U.S. Air Force 1st Lt. Andrew Stokes, 961st Airborne Air Control Squadron (AACS) air weapons officer, speaks with Philippine Air Force Maj. Frederick Facia, 581st Aircraft Control and Training Squadron commander, and other PAF air battle managers while onboard a 961st AACS E-3 Sentry Airborne Warning and Control System (AWACS) during exercise Balikatan 2015 over the Philippines April 23. This exercise marks the first time in history that PAF air battle managers have controlled other aircraft while onboard the AWACS. Since the exercise began, April 20, the 961st AACS has integrated 20 PAF weapons controllers during their missions in order to provide them with first-hand experience using the aircraft’s systems. The 961st AACS is stationed at Kadena Air Base, Japan. (U.S. Air Force photo by Staff Sgt. Maeson L. Elleman)

U.S. Air Force 1st Lt. Andrew Stokes, 961st Airborne Air Control Squadron (AACS) air weapons officer, speaks with Philippine Air Force Maj. Frederick Facia, 581st Aircraft Control and Training Squadron commander, and other PAF air battle managers while onboard a 961st AACS E-3 Sentry Airborne Warning and Control System (AWACS) during exercise Balikatan 2015 over the Philippines April 23. This exercise marks the first time in history that PAF air battle managers have controlled other aircraft while onboard the AWACS. Since the exercise began, April 20, the 961st AACS has integrated 20 PAF weapons controllers during their missions in order to provide them with first-hand experience using the aircraft’s systems. The 961st AACS is stationed at Kadena Air Base, Japan. (U.S. Air Force photo by Staff Sgt. Maeson L. Elleman)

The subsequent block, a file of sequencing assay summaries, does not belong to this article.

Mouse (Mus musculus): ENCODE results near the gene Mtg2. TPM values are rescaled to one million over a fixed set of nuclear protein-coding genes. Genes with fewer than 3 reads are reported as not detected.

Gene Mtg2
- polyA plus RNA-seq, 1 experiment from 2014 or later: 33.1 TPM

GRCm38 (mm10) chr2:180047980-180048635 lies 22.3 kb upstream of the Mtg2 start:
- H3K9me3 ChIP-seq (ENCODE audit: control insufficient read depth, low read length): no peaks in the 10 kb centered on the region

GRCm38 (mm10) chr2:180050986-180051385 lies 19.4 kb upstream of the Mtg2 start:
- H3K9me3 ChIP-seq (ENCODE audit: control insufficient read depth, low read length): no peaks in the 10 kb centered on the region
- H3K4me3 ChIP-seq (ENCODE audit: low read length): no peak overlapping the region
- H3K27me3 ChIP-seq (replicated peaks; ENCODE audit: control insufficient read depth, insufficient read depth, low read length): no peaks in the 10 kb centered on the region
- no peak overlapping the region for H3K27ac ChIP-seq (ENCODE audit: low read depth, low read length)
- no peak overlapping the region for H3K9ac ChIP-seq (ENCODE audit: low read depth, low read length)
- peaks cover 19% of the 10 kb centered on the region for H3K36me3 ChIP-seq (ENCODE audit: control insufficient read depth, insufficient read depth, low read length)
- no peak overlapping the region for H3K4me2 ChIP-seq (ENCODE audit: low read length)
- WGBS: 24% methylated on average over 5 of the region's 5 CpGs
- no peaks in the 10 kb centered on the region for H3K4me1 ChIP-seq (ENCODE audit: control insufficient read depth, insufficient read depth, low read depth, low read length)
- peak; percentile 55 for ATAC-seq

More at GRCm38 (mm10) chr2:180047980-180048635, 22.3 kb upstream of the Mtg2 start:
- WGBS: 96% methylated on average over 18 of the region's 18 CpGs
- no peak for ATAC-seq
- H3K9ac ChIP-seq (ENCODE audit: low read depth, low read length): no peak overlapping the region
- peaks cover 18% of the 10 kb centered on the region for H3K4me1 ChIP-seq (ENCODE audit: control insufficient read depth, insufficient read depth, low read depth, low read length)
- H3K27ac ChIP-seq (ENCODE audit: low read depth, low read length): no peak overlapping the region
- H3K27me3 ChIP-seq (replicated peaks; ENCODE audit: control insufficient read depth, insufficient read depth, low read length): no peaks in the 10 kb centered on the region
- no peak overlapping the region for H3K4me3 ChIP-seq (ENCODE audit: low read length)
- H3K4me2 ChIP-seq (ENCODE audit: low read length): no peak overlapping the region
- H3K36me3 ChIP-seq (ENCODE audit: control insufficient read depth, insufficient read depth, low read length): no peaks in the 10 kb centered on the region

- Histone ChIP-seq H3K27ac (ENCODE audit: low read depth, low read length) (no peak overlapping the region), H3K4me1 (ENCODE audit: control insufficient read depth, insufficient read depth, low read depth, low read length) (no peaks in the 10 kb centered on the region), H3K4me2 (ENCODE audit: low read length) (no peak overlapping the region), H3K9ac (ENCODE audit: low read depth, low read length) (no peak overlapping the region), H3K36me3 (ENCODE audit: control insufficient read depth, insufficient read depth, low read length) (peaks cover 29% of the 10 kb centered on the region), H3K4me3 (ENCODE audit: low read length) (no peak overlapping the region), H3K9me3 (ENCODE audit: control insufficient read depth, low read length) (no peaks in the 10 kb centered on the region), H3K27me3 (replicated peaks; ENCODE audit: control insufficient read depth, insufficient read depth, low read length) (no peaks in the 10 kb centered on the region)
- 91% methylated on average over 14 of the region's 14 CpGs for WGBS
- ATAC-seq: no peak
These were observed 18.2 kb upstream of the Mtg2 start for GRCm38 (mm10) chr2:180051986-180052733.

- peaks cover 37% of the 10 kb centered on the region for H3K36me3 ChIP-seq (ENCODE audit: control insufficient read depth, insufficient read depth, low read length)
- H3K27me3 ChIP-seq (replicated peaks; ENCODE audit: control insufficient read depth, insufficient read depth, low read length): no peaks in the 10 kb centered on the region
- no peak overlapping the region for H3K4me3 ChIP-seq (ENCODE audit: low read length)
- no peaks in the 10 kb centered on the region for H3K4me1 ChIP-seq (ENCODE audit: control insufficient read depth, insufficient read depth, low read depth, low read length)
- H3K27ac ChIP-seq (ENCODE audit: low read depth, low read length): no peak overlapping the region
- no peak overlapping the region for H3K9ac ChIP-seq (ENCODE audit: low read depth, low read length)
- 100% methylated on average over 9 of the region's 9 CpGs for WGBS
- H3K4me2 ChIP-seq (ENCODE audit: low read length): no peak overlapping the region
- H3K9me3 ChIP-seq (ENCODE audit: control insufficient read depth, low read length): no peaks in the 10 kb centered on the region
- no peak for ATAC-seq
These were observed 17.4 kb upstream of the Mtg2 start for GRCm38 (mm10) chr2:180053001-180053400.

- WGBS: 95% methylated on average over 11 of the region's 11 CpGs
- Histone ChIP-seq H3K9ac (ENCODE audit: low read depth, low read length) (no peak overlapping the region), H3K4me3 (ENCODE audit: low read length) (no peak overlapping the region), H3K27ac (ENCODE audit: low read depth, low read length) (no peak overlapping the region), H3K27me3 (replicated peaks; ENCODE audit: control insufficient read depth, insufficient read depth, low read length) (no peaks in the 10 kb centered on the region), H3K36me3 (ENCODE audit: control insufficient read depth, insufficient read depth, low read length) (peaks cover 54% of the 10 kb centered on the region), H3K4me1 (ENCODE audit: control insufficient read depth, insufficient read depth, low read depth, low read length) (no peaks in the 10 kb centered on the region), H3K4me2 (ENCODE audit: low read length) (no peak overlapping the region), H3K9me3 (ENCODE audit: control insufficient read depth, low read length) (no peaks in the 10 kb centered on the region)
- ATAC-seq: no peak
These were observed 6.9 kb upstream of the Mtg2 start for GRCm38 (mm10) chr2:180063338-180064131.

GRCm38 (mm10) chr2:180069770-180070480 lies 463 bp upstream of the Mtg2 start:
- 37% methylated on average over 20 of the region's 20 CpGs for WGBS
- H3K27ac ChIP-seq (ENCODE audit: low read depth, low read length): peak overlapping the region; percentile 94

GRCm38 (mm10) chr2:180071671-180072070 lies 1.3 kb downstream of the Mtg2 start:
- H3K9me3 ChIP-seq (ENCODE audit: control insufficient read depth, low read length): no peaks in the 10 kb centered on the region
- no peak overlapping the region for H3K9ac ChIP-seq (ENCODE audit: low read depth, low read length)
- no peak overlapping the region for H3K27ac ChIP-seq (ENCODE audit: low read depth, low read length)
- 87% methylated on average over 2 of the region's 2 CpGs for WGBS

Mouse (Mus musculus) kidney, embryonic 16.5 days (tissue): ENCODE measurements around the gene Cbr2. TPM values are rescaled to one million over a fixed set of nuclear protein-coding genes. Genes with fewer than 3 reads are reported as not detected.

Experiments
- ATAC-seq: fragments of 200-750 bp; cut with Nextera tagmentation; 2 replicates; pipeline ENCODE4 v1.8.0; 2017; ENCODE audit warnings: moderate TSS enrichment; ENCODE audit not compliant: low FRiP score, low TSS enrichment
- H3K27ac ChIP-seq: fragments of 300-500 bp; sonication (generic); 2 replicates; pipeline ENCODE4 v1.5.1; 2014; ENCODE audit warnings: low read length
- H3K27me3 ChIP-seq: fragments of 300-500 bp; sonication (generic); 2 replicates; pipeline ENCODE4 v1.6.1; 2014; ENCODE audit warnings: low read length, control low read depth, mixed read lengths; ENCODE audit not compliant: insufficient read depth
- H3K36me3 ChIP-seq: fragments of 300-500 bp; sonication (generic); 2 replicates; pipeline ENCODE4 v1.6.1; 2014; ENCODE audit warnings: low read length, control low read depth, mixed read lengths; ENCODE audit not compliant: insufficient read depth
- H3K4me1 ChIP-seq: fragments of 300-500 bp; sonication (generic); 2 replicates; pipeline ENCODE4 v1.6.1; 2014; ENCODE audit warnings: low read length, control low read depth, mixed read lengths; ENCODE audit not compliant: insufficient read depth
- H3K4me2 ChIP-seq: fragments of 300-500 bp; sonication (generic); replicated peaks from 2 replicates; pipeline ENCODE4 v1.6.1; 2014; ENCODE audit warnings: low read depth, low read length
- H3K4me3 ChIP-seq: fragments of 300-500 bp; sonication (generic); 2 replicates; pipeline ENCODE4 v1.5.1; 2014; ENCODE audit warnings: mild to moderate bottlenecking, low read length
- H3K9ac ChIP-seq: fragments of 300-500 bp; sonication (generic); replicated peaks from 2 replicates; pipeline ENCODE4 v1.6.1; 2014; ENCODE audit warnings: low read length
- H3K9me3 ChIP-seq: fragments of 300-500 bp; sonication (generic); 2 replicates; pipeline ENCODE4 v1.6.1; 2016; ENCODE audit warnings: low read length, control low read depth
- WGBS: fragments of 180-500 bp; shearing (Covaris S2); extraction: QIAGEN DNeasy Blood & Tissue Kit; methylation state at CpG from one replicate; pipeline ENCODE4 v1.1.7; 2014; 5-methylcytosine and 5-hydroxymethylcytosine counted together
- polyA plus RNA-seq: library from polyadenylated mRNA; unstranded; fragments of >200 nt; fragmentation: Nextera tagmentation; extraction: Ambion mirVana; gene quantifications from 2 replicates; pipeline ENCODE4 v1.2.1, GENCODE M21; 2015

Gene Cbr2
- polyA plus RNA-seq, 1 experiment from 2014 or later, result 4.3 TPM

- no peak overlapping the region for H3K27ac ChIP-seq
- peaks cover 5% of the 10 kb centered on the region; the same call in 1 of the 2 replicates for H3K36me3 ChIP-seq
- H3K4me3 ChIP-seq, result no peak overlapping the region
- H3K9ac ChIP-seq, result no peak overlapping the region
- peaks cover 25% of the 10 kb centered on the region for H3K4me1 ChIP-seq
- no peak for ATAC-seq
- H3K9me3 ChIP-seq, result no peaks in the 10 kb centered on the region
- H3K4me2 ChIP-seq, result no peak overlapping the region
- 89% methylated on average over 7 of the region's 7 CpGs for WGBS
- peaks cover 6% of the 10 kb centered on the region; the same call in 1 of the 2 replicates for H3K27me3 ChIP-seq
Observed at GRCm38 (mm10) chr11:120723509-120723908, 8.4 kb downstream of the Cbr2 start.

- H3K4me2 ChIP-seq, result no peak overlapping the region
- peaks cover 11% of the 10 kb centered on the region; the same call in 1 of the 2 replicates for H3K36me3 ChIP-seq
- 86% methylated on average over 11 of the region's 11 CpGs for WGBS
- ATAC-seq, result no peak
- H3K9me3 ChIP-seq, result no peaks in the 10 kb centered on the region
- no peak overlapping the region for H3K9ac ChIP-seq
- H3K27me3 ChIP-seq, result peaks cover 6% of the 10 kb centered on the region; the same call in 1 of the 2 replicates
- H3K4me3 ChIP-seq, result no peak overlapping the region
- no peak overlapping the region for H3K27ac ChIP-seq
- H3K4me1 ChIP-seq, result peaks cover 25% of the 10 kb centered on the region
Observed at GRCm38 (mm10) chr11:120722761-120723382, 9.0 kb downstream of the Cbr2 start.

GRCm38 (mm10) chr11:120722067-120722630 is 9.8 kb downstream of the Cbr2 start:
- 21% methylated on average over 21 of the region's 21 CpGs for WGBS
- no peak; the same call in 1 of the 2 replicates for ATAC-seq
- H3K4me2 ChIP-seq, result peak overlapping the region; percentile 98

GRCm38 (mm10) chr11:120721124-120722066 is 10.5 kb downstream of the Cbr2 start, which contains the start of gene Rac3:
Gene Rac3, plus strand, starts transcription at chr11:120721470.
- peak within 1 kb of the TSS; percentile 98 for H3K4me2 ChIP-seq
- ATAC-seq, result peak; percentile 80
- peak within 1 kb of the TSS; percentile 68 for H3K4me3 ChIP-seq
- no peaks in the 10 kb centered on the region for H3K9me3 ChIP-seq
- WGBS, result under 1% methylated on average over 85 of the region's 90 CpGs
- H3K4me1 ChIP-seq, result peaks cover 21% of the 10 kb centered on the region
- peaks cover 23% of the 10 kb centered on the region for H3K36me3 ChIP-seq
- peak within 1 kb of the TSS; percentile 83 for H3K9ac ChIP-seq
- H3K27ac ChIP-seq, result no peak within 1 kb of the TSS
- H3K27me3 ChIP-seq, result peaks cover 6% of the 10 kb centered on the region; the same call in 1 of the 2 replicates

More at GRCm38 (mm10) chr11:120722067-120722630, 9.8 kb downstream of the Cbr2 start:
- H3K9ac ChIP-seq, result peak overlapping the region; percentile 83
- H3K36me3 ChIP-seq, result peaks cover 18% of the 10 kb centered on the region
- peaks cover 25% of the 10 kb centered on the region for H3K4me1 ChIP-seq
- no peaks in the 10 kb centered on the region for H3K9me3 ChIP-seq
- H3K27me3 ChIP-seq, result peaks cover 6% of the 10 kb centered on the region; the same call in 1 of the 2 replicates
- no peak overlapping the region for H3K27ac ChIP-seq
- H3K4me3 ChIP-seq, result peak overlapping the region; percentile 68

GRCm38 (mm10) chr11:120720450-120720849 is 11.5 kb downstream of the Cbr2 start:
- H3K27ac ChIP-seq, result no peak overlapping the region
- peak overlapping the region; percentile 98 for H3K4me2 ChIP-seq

U.S. Air Force 1st Lt. Andrew Stokes, 961st Airborne Air Control Squadron (AACS) air weapons officer, adjusts his display while working alongside Philippine Air Force weapons controllers while onboard a 961st AACS E-3 Sentry Airborne Warning and Control System (AWACS) aircraft during exercise Balikatan 2015 over the Philippines, April 23. This exercise marks the first time in history that PAF air battle managers have controlled other aircraft while onboard the AWACS. Since the exercise began, April 20, the 961st AACS has integrated 20 PAF weapons controllers during their missions in order to provide them with firsthand experience using the aircraft’s systems. The 961st AACS is stationed at Kadena Air Base, Japan. (U.S. Air Force photo by Staff Sgt. Maeson L. Elleman)

U.S. Air Force 1st Lt. Andrew Stokes, 961st Airborne Air Control Squadron (AACS) air weapons officer, adjusts his display while working alongside Philippine Air Force weapons controllers while onboard a 961st AACS E-3 Sentry Airborne Warning and Control System (AWACS) aircraft during exercise Balikatan 2015 over the Philippines, April 23. This exercise marks the first time in history that PAF air battle managers have controlled other aircraft while onboard the AWACS. Since the exercise began, April 20, the 961st AACS has integrated 20 PAF weapons controllers during their missions in order to provide them with firsthand experience using the aircraft’s systems. The 961st AACS is stationed at Kadena Air Base, Japan. (U.S. Air Force photo by Staff Sgt. Maeson L. Elleman)